Ah, the USB stick -- one of the IT admin's best friends. It travels with you and helps you rescue machines, work magic, and make end users sigh with relief. Some of these apps you copy to the hard drive and install; others can be run from the stick itself. A few of them are full-blown operating systems that can help you completely recover a corrupted or infected platform.
Whatever the style and purpose, there are plenty of portable apps for the USB stick that can be hard to live without. Here are five tools I deem must-haves.
Note: This list is also available as a photo gallery.
1: SystemRescueCDSystemRescueCD (Figure A) is the Linux distribution to have if you're going to carry one around on a USB stick. With this distribution, you can recover partitions, recover data, image a disk, test a hard disk, edit configuration files, burn a disk, check for rootkits, run an antivirus scan, securely wipe a hard drive, and much more.
2: Portable FirefoxPortable Firefox (Figure B) is there when you need it. Sometimes, a Web browser is a necessity for solving a problem. But when the browser on the desktop won't run, what do you do? You break out your portable edition of Firefox. This version of Firefox has all the great features you're used to. In fact, some will be hard-pressed to figure out that Firefox is running from a USB stick.
3: ComboFixComboFix (Figure C) makes almost every recovery tool list for me. No admin kit is complete without this powerhouse. It is my go-to tool when I encounter some of the nastier viruses and rootkits. Almost without fail, if an antivirus can't catch it, ComboFix can. Unlike common antivirus and anti-malware applications, ComboFix will display (upon completion of running) a detailed report of exactly what it took action on. Note: To run ComboFix, you'll need to copy the .exe over to the computer and install it.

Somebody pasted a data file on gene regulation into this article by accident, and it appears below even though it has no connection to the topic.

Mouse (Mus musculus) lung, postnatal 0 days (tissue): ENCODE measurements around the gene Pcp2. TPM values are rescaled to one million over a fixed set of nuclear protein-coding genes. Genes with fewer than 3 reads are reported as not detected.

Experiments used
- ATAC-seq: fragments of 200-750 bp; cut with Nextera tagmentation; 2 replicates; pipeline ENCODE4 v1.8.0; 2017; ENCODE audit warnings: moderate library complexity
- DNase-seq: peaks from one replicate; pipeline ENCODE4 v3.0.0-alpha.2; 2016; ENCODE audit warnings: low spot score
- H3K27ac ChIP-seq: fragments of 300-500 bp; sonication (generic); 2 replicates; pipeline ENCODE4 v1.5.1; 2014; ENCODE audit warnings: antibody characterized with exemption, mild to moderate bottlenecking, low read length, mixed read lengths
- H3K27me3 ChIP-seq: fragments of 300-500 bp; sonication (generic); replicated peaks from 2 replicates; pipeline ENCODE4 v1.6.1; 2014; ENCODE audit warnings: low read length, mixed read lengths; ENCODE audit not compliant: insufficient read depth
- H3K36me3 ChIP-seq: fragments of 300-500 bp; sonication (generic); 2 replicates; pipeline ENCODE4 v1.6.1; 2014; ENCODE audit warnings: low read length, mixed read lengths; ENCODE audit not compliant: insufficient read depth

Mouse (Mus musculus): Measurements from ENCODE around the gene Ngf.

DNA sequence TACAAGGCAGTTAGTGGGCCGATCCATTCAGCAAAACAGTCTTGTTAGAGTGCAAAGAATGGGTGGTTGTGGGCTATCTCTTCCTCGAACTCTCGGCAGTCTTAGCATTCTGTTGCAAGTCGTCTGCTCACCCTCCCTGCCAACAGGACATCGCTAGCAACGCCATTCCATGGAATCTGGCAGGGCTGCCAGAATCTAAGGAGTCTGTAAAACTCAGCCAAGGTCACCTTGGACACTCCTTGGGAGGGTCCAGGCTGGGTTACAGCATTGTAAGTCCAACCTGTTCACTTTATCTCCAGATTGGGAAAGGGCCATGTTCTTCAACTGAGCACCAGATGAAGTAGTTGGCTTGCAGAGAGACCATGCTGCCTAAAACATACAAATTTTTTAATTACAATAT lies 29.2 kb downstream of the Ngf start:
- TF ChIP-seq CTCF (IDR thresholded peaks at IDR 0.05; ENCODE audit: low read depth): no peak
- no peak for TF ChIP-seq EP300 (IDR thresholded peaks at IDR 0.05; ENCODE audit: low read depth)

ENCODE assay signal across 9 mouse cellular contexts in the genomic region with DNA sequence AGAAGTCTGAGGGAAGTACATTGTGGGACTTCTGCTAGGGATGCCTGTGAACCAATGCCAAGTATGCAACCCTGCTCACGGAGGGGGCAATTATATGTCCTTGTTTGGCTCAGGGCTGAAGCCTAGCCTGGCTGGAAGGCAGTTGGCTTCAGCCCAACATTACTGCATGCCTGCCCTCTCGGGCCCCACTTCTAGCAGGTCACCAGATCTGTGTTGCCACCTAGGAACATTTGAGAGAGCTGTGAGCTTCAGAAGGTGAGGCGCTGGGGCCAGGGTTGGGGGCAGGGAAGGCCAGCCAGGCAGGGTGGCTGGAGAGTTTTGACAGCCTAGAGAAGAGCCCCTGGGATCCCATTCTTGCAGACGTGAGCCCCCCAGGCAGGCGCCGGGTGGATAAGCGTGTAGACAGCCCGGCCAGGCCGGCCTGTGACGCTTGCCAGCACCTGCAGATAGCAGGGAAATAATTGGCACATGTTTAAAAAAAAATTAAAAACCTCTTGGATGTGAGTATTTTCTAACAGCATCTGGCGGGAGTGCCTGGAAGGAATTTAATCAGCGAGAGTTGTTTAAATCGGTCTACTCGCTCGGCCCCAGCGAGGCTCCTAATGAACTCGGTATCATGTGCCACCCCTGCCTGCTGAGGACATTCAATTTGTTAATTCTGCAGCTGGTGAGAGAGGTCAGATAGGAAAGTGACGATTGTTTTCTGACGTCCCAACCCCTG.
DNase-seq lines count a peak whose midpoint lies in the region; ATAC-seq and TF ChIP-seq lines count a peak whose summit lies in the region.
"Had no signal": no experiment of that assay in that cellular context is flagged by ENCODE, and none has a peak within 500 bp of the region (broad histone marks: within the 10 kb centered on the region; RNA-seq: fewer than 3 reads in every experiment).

4: FileZilla PortableFileZilla Portable (Figure D) is the one and only FTP client to carry around with you. Why would you need an FTP client? There will be times when you must load a file from a troubled computer to another machine. The easiest way to do this (when all other methods fail) is by using a portable FTP client. This is especially crucial when the file is too large to fit on a USB drive or if the file must be loaded to a remote machine you do not have physical access to. This application is run directly from the USB drive and isn't installed on the PC.
5: Explorer++ PortableExplorer++ Portable (Figure E) is a file manager with all the usual features you've grown to expect from a file manager. But why should you carry a file manager with you? Have you ever had to repair a machine where Explorer won't run? Makes for a major challenge. Having a portable file manager gets around that issue with ease. And why not have a file manager with features like tabs, keyboard shortcuts, a customizable UI, drag-and-drop support, and merging and splitting? In the end, the file manager is one of the most important tools on a PC. Without it, a machine can easily become crippled.
You might have noticed some of these apps link directly to the PortableApps site. That is a tool designed to make your life much easier. You can install PortableApps on your USB drive and then have a user-friendly system to add and remove apps to and from that USB drive with ease. I highly recommend this application for any and all IT admins.
What other apps are on your must-have list for carrying with you on a USB stick? Share your recommendations with fellow TechRepublic members.
Jack Wallen is an award-winning writer for TechRepublic and Linux.com. He’s an avid promoter of open source and the voice of The Android Expert. For more news about Jack Wallen, visit his website getjackd.net.